Medicaid enrollment didn’t grow in 2018 for the first time in a decade — and it’s thanks to the booming US economy

President Donald Trump listens to Seema Verma, administrator of the Centres for Medicare and Medicaid Services Mark Wilson/Getty Images
  • For the first time in a decade, Medicaid enrollment did not grow in 2018.
  • According to a new Kaiser Family Foundation report, enrollment fell 0.6% in 2018.
  • Medicaid spending continued to rise, increasing 4.2% in 2018, due to a higher number of seniors enrolling.
  • The drop in enrollment was due to the strong economy and policy changes made by states.
  • Medicaid enrollment could change significantly in the next few years given policy changes such as work requirements and ACA expansion being considered by state governments.

For the first time in a decade, Medicaid enrollment hasn’t grown in 2018.

While enrollment into Medicaid, the state and federal program that covers medical care for some low-income Americans, slowed down in 2018, spending continued grew 4.2% compared to 2017, according to a survey conducted by the Kaiser Family Foundation.

KFF attributed the growth in spending to the number of seniors joining the program compared to children and adults, who are less expensive to cover. States told KFF that a stronger economy led to fewer adults qualifying for the program.

Medicaid is designed to help low-income Americans get access to healthcare, though the exact threshold for qualification depends on whether the state expanded Medicaid eligibility under the Affordable Care Act (ACA), also known as Obamacare. In states that expanded Medicaid eligibility, adults who make as much as 138 per cent of the poverty level can qualify. In those that didn’t, the thresholds are far lower, and the program can mainly serve some disabled individuals and parents and their children.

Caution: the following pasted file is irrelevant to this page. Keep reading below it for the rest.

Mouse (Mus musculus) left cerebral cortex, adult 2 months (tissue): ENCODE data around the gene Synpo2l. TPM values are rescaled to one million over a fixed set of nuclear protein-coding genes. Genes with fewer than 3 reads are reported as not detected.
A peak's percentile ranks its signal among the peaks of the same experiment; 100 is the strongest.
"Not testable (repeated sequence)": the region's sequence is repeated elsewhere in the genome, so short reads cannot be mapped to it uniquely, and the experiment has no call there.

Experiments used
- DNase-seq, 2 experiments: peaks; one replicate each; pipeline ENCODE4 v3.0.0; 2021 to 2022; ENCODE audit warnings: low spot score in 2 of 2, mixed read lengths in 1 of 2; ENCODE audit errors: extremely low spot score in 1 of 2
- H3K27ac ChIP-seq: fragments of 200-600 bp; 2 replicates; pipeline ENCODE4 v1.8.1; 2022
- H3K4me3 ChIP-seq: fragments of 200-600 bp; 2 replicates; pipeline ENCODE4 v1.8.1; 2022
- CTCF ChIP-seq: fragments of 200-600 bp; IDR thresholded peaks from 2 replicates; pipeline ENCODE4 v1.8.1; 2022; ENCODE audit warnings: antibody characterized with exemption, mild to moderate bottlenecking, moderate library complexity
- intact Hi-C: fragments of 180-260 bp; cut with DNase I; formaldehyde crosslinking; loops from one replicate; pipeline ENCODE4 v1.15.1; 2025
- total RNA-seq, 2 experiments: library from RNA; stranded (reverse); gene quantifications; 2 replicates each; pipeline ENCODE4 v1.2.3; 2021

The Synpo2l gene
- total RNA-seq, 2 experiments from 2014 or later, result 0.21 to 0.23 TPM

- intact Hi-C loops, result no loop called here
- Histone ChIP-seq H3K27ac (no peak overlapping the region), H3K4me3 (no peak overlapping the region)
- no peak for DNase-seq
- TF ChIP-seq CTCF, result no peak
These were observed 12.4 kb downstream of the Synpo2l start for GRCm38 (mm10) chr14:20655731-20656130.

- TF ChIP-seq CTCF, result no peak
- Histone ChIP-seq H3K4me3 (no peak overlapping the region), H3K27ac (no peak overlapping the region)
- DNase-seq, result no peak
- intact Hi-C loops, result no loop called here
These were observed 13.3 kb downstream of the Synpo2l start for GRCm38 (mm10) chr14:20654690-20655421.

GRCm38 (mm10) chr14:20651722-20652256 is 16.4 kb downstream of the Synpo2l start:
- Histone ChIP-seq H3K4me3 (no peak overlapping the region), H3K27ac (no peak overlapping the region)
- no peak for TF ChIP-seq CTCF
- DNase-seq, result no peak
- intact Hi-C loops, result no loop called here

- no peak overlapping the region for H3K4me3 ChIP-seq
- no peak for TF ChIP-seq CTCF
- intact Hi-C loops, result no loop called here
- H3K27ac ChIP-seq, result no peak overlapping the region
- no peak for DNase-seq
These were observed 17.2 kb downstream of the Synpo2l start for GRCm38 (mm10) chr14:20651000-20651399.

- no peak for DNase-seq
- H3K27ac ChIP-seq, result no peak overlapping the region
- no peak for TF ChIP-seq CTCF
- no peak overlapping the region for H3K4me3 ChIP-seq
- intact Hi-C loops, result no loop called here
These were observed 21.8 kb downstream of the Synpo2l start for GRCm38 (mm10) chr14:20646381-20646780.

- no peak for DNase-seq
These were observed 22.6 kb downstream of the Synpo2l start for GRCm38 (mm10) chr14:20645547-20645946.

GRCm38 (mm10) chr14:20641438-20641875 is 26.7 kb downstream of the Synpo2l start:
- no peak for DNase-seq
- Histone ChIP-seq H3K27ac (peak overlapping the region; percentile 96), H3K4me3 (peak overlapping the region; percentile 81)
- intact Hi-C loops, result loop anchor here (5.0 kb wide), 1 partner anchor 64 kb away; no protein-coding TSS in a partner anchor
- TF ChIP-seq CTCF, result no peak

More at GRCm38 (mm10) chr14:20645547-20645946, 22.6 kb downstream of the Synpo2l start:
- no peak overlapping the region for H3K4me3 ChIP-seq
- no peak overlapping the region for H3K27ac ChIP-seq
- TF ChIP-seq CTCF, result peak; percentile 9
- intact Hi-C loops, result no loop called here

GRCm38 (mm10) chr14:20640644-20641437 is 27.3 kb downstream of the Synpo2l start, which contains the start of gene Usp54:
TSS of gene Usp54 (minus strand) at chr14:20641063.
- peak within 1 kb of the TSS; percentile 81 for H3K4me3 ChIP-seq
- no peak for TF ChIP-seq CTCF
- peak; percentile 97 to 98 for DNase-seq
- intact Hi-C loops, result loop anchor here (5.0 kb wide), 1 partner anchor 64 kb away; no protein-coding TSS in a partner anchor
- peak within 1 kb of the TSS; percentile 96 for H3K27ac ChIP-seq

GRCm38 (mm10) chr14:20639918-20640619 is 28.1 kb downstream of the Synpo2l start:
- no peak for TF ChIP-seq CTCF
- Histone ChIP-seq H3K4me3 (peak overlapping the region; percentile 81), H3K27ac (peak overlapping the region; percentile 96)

With unemployment hitting multi-decade lows and wages rising, the number of Americans climbing above those cut-offs more than offset the general population growth and other changes in the composition of Medicaid enrollees. Medicaid enrollment last declined in 2007, according to the survey.

The organisation also attributed the growth in spending in part to more outlays for pricey medications like treatments for HIV and hepatitis C, as well as more getting spent on substance-use treatment, mental health, and long-term care for seniors and those with disabilities, as well as policy changes that raised the amount of money doctors and nurses are getting paid.

Medicaid spending enrollment 1998 2019

While the Medicaid enrollment rate remained steady in 2018 and is expected to do so again next year, the authors of Kaiser’s study did point to a few political factors that could affect the outlook.

“Looking ahead, economic conditions and the outcome of federal and state elections are likely to have implications for Medicaid policymaking as well as for spending and enrollment trends,” the report reads. “Potential federal efforts to further change the ACA or cap Medicaid financing as well as state ballot initiatives and other state efforts to adopt the Medicaid expansion are key issues to watch.”

Currently, three states will vote on Medicaid expansion in the 2018 midterms – Idaho, Utah, and Nebraska – which could help boost enrollment numbers as previously ineligible people in those states could be able to get access to Medicaid. According to estimates, just under 120,000 people could be eligible for Medicaid if Idaho votes for expansion, 86,000 could be eligible in Nebraska, and 158,000 could be eligible in Utah.

But working in the other direction is a slew of new proposals from states that would change eligibility rules for Medicaid, the most notable being the imposition of work requirements. The Trump administration has allowed states to set rules to impose a minimum amount of hours that a Medicaid enrollee must work, or do other activities like volunteering or training.

While most enrollees are either disabled, too old to qualify, or already work, administrative difficulties and other factors are expected to result in enrollment declines for states that do impose work requirements. Arkansas, which imposed a work requirement in June, has already seen enrollment drop by just under 8,500 in just two months.

Indiana and New Hampshire already have waivers approved by the Trump administration to start the requirements in 2019, while four others states – Alabama, Maine, Ohio, and South Dakota -have waivers pending. One state, Kentucky, must resubmit a waiver due to a court order before rolling out its work requirement.

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